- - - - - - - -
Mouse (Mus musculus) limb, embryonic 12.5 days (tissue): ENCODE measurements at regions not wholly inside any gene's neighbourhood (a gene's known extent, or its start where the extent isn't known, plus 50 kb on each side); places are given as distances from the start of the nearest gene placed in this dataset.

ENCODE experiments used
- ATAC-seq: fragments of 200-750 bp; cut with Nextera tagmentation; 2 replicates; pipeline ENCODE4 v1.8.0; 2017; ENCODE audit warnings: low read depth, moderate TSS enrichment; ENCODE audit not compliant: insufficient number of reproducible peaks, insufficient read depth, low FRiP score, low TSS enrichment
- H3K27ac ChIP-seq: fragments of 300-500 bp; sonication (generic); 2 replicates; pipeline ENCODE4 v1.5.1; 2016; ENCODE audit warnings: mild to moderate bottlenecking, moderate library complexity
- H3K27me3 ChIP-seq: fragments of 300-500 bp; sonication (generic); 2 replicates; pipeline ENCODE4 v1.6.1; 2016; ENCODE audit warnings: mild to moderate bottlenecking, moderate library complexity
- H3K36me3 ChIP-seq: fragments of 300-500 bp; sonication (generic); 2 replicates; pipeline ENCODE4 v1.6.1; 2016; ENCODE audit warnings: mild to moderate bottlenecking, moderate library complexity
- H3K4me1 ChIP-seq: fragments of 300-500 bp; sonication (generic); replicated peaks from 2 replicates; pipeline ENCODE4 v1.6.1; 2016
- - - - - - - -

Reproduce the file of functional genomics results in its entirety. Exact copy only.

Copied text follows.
Mouse (Mus musculus) limb, embryonic 12.5 days (tissue): ENCODE measurements at regions not wholly inside any gene's neighbourhood (a gene's known extent, or its start where the extent isn't known, plus 50 kb on each side); places are given as distances from the start of the nearest gene placed in this dataset.

ENCODE experiments used
- ATAC-seq: fragments of 200-750 bp; cut with Nextera tagmentation; 2 replicates; pipeline ENCODE4 v1.8.0; 2017; ENCODE audit warnings: low read depth, moderate TSS enrichment; ENCODE audit not compliant: insufficient number of reproducible peaks, insufficient read depth, low FRiP score, low TSS enrichment
- H3K27ac ChIP-seq: fragments of 300-500 bp; sonication (generic); 2 replicates; pipeline ENCODE4 v1.5.1; 2016; ENCODE audit warnings: mild to moderate bottlenecking, moderate library complexity
- H3K27me3 ChIP-seq: fragments of 300-500 bp; sonication (generic); 2 replicates; pipeline ENCODE4 v1.6.1; 2016; ENCODE audit warnings: mild to moderate bottlenecking, moderate library complexity
- H3K36me3 ChIP-seq: fragments of 300-500 bp; sonication (generic); 2 replicates; pipeline ENCODE4 v1.6.1; 2016; ENCODE audit warnings: mild to moderate bottlenecking, moderate library complexity
- H3K4me1 ChIP-seq: fragments of 300-500 bp; sonication (generic); replicated peaks from 2 replicates; pipeline ENCODE4 v1.6.1; 2016